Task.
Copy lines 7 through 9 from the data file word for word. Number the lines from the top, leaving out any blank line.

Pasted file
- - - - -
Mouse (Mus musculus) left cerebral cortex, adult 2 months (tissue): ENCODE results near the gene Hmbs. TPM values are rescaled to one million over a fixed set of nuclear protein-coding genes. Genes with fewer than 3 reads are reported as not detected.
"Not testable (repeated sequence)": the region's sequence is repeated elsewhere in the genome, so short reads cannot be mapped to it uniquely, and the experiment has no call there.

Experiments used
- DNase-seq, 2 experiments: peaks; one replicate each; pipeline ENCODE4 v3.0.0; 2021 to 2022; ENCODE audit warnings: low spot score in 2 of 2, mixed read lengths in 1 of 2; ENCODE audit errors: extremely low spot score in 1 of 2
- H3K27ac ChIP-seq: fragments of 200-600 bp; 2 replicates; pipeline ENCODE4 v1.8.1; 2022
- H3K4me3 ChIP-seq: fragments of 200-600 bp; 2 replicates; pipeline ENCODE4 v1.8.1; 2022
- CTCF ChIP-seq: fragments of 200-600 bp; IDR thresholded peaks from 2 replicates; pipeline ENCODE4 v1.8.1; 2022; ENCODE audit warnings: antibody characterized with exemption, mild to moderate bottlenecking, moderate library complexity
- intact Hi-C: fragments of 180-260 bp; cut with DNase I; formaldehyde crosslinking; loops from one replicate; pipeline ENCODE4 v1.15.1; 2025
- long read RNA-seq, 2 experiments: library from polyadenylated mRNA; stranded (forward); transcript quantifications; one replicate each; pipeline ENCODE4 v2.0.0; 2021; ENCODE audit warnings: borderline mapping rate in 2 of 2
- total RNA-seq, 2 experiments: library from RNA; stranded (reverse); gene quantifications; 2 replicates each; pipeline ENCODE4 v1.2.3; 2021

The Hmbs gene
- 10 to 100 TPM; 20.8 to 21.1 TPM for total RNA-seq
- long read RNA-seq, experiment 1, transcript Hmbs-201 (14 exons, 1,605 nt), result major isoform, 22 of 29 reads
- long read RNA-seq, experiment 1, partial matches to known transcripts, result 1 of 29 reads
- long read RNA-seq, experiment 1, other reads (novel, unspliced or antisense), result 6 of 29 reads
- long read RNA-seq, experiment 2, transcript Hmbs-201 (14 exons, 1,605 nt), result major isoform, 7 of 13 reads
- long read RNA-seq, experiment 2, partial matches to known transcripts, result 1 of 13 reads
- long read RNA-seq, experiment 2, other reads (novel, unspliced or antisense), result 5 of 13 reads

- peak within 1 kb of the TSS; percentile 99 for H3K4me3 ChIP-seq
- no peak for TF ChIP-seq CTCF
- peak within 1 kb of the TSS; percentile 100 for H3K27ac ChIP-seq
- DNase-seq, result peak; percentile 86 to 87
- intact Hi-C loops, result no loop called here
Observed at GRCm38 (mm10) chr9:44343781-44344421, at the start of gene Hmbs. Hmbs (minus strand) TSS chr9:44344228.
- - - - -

- CTCF ChIP-seq: fragments of 200-600 bp; IDR thresholded peaks from 2 replicates; pipeline ENCODE4 v1.8.1; 2022; ENCODE audit warnings: antibody characterized with exemption, mild to moderate bottlenecking, moderate library complexity
- intact Hi-C: fragments of 180-260 bp; cut with DNase I; formaldehyde crosslinking; loops from one replicate; pipeline ENCODE4 v1.15.1; 2025
- long read RNA-seq, 2 experiments: library from polyadenylated mRNA; stranded (forward); transcript quantifications; one replicate each; pipeline ENCODE4 v2.0.0; 2021; ENCODE audit warnings: borderline mapping rate in 2 of 2